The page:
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Masters 2023: The rule that caused controversy at Augusta National is a rule broken all the time

April 07, 2023
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Patrick Smith

AUGUSTA, Ga. — Yes, Brooks Koepka’s caddie appeared to break the Rules of Golf during the first round of the Masters, and upon closer video inspection, Koepka may have broke the rule, too. However, it is a rule that, depending on who you ask, is broken all the time.

For those that missed what happened Thursday at Augusta National, cameras caught Koepka’s caddie, Ricky Elliott, mouthing “Five” to Gary Woodland and Woodland’s caddie, Brennan Little after his second shot at the par-5 15th. Koepka also appears to be flashing five digits with his fingers before taking off his glove, and photos show Koepka hit a 5-iron into the green. As outlined under rule 10.2a, golfers aren't allowed to give or ask other golfers for advice. The penalty for both parties calls for two strokes.

Though it is rarely called, it does happen, most notably at 2019 LPGA Q-Series, when Christina Kim asserted that player Kendall Dye gestured to Kewi Weber's caddie to confirm what club Weber was using, an incident that erupted in controversy.

"I've been called a nark," Kim said. "Unfortunately, the Rules of Golf don't really care about who [are] your friends, don't really care about your personal emotions, and one thing I pride myself in is my integrity and just knowing that I had to do the right thing. If I was going to sit there and try to protect my two friends, one, I'm in breach of the Rules, which is something I hold sacred, and two, that's unfair to the other 95 players in the field, so it was a really tough decision.

"I wasn't trying to start any drama. All I was trying to do is just remind people, hey, if you're going to do something just make sure you do it within the confines of what is and isn't allowed."

However, no penalty was ultimately called Thursday at the Masters, as an official statement from Augusta National confirmed, "All involved were adamant that no advice was given or requested."

"We looked at it when we got back in," Koepka said. "[Gary Woodland] and [Gary Woodland's caddie] had no idea what we were hitting; they didn't even know—I know that fact because [Woodland] asked me what we hit walking off, when we were walking down."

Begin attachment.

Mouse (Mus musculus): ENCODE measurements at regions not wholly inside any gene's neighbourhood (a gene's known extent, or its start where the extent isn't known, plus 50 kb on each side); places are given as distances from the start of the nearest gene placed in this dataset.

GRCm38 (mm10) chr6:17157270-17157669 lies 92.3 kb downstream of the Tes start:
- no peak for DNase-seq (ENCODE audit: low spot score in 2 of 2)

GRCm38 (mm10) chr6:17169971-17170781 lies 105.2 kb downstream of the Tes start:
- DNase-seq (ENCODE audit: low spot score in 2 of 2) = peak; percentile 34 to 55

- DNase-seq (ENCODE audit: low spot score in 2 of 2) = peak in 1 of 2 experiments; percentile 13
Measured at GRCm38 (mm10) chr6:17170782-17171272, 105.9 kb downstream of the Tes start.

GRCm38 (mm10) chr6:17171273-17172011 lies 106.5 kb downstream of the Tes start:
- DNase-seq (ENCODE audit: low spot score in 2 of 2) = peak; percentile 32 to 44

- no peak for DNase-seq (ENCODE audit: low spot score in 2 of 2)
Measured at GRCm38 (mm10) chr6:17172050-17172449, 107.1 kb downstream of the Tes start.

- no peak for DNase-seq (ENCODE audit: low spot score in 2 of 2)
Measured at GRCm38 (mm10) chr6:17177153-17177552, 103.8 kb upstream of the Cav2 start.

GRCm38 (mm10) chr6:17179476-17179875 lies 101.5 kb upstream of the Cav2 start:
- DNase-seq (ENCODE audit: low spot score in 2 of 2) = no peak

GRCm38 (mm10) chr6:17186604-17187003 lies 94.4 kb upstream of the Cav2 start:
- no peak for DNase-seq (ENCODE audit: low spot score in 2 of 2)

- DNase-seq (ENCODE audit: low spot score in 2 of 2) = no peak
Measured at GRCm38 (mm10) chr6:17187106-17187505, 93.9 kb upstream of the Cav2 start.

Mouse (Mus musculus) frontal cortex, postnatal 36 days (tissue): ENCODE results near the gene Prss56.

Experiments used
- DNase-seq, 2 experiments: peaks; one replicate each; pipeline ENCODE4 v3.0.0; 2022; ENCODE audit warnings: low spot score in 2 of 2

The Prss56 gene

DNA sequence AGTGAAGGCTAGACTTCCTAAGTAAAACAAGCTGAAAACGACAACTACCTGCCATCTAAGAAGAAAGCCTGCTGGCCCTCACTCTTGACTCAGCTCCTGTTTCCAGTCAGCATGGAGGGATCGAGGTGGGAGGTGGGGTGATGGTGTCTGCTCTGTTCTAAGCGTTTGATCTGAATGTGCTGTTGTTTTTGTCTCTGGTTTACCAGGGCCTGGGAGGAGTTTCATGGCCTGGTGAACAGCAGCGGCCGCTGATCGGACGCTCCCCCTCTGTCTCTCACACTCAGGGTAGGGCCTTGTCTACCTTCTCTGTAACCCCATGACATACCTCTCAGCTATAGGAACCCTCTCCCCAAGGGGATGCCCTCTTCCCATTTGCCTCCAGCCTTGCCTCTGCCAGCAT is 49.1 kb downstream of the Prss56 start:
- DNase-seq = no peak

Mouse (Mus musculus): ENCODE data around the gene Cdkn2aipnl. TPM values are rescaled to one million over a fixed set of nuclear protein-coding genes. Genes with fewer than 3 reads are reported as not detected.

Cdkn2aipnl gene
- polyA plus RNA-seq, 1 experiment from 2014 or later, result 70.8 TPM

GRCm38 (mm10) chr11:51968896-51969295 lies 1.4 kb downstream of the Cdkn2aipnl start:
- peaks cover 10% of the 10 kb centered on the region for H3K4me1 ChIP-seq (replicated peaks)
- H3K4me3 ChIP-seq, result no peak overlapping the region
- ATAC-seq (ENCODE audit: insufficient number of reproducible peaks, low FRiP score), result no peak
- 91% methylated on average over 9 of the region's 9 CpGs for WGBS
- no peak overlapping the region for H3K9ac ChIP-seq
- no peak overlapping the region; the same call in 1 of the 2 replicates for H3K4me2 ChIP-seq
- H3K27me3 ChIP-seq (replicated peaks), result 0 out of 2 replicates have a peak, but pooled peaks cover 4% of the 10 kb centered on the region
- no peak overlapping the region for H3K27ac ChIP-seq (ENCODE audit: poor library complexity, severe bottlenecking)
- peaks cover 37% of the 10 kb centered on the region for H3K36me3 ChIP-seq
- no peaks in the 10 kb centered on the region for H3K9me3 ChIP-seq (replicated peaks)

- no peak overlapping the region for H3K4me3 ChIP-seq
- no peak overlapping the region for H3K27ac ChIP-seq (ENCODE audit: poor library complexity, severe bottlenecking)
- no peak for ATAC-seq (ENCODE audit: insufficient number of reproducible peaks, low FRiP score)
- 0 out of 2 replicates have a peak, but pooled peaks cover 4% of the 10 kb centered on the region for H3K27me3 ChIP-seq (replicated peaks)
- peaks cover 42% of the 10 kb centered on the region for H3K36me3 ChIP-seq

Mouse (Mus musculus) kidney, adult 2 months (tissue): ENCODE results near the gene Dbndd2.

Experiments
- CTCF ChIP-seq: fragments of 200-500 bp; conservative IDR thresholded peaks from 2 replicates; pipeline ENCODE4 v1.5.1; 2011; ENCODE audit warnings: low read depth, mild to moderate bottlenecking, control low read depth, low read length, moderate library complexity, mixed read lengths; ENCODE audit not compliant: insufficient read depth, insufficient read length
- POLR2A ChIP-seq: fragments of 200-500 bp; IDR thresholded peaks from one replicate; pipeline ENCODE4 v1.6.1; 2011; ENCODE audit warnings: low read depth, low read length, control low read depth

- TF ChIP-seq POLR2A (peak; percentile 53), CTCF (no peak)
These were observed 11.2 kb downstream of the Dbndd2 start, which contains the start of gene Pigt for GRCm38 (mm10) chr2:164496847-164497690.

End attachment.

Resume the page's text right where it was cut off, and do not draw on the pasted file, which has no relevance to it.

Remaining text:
With Koepka mounting a three-shot lead early Friday at the Masters, the incident remains controversial on social media. Thing is, those around the game insist these matters are common in professional golf.

Following the LPGA controversy, our Undercover Caddie provided some context to what went down. “I’ve been asked a lot lately, because of the LPGA Q-Series incident, about soliciting advice on club selection. One of the women involved said it happens all the time in professional golf. To which I say, “Eh,’” our Undercover Caddie said. “In most instances, a caddie will walk over and look to see what’s missing in the bag. If we’re in a featured group, we’ll flash a number to a cameraman or reporter; for those seeking guidance, there’s your sign. I’ve seen caddies, occasionally, pass along this info.”

On Thursday night on Golf Channel, former Ryder Cup captain Paul McGinley said the no penalty was “staggering” because “the video evidence is right there. In that same breath, McGinley also said it wasn’t a big deal.

“This is common practice on tour,” McGinley said. “Whether you like it or not, it happens in every professional tournament around the world… This is not considered a serious breach among the players… as long as I’ve been on tour, this is what it is.”

But with the heightened attention to the rule thanks to the Koepka video, don’t expect many caddies fall into a similar trap this Masters weekend.